Hong Kong, 20 December 2017 – the Dalton Learning Lab announces ai4children.org, a website that allows teachers to easily and effectively instruct students about machine learning, a form of artificial intelligence (AI) and one of the dominant technologies of today and the near future.
Developed at the Dalton Learning Lab in cooperation with technology company Outblaze, ai4children.org showcases Scratch extensions with integrated machine learning capabilities.
The new service, currently in beta, offers Scratch-based prototypes integrating machine learning, allowing educators to teach students about artificial intelligence from within the familiar coding medium of Scratch, the visual programming language used by millions of children globally.
With ai4children.org, educators can add a hands-on introduction to artificial intelligence and machine learning in a standard coding class.
Prototypes currently available include:
Flappy Bird Machine Learning Tutorial, in which students train a neural network to learn to play a videogame by using multiple permutations of strategy;
Home Automation, simulating a programmable digital home assistant including voice recognition and voice commands; and
Image Classification, in which students can learn how image recognition services work, and that allows them to experiment, tweak and improve the machine learning program.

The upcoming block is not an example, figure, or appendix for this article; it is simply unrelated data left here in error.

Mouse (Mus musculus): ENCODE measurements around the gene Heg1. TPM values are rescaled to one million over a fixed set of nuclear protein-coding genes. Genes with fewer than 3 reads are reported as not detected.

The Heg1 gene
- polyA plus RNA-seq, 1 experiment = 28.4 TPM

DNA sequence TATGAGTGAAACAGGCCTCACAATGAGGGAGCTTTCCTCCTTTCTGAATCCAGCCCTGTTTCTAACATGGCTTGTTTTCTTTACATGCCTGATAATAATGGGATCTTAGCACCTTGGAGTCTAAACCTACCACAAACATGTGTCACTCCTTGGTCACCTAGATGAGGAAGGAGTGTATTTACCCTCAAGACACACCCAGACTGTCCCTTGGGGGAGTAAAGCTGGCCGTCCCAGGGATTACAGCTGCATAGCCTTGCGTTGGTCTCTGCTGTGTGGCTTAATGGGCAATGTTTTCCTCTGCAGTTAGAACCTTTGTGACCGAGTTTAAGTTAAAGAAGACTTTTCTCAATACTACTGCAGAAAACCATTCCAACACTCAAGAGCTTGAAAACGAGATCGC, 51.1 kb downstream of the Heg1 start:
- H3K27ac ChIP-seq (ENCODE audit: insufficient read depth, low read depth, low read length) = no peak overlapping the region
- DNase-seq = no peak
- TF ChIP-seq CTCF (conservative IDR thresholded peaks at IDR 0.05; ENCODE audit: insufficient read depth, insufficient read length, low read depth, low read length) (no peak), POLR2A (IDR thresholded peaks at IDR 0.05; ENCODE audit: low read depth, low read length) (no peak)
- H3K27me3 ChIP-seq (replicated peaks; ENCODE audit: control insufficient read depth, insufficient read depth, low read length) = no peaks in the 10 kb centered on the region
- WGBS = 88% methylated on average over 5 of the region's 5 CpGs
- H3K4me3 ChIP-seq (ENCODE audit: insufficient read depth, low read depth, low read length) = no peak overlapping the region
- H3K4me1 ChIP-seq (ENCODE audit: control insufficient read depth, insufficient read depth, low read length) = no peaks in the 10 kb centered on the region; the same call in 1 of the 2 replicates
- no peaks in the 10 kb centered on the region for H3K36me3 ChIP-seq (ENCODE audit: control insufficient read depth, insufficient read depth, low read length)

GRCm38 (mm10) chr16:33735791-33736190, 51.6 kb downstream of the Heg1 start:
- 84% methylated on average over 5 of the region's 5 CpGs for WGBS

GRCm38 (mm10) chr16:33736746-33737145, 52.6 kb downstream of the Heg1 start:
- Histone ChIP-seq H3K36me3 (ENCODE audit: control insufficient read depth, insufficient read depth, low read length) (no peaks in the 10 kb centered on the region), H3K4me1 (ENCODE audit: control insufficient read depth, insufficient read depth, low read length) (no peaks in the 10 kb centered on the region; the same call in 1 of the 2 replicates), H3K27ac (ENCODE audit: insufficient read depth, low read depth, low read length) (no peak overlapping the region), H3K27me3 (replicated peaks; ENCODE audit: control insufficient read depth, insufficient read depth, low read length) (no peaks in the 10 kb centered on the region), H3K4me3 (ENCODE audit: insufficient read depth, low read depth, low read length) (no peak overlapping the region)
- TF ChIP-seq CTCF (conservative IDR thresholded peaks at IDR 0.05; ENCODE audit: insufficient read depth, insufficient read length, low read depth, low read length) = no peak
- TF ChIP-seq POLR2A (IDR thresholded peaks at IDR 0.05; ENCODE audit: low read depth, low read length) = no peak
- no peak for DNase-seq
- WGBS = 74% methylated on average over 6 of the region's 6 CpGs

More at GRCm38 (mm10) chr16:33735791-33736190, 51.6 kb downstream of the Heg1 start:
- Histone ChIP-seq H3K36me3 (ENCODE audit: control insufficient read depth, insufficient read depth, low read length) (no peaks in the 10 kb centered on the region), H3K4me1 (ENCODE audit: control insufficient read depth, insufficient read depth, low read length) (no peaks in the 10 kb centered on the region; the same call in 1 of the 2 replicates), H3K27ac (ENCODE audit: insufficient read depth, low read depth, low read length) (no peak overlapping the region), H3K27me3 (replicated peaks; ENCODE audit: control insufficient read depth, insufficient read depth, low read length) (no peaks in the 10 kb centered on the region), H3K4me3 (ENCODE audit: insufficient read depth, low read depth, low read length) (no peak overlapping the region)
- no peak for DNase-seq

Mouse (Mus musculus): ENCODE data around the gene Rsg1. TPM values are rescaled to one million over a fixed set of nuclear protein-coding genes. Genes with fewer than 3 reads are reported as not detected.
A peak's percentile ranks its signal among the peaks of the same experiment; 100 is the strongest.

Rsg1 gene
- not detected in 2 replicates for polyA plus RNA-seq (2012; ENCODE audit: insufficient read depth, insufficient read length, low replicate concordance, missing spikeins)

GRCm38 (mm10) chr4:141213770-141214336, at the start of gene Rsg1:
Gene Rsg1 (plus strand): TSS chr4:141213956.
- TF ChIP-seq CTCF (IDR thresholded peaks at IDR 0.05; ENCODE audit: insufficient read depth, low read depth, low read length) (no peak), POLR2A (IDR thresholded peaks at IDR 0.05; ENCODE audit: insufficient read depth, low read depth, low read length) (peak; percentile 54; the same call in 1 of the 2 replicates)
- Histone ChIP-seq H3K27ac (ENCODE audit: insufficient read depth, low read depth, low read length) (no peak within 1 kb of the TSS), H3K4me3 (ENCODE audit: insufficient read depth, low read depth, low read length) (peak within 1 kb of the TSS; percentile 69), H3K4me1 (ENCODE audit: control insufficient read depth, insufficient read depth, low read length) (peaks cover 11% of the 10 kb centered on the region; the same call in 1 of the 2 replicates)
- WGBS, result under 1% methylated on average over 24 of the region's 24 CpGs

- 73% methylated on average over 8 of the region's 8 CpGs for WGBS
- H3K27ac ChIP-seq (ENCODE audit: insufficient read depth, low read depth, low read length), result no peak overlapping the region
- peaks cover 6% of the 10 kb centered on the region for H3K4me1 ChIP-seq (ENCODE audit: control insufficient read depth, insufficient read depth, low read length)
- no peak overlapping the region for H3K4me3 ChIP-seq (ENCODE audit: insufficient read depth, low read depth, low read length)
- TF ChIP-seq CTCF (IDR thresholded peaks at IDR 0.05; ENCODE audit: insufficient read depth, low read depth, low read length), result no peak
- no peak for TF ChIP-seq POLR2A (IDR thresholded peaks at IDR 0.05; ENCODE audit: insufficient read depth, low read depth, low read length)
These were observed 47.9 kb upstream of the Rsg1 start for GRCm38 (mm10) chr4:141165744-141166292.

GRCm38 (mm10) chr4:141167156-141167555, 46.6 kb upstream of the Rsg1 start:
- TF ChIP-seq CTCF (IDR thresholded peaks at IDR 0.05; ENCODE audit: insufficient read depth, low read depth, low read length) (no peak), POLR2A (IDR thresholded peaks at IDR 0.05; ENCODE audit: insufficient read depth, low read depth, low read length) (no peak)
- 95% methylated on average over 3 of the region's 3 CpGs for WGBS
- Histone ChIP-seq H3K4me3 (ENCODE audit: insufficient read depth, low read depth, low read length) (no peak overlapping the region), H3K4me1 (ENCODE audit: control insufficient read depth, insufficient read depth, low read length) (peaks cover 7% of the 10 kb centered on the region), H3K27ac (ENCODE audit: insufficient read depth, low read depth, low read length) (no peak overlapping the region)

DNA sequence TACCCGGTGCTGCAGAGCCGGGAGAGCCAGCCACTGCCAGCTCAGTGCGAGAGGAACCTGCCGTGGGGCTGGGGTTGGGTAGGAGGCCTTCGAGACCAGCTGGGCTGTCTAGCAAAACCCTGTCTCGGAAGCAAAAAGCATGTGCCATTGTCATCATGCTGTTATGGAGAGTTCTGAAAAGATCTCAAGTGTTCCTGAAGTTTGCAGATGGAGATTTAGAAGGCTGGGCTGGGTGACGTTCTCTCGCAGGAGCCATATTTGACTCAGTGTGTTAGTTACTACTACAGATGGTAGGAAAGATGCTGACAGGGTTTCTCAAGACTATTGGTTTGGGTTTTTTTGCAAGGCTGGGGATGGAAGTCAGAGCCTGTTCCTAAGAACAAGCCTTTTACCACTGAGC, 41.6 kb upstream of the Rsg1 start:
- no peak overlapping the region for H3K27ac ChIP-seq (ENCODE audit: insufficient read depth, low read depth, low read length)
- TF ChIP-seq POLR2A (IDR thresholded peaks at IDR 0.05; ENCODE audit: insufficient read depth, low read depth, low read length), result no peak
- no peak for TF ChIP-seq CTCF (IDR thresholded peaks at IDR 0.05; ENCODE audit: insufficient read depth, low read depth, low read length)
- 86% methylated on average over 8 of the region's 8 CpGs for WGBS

All the ai4children.org prototypes are available free of charge to teachers and educators at https://www.ai4children.org/.
Yat Siu, the CEO of Outblaze and co-founder of the Dalton Learning Lab, commented: “Artificial intelligence is increasingly pervasive and dominant. We made the Scratch machine learning prototypes at ai4children.org available to educators in order to foster an understanding from an early age about the fundamental technologies that power our world.”
Set up by technology entrepreneur Yat Siu of Outblaze together with Peggy Yeoh and Eva To, two co-founders of Dalton School Hong Kong (DSHK), the Dalton Learning Lab addresses gaps in Hong Kong’s education system by providing a project-based lab environment where children can experiment and develop useful skills particularly relevant to the future. The Lab also develops technologies and solutions to help prepare children for world of tomorrow.
To learn more about the Dalton Learning Lab or to sign up for courses or discuss partnership possibilities, please visit www.daltonlearninglab.com, send a message to email@example.com, or call 2362-9003.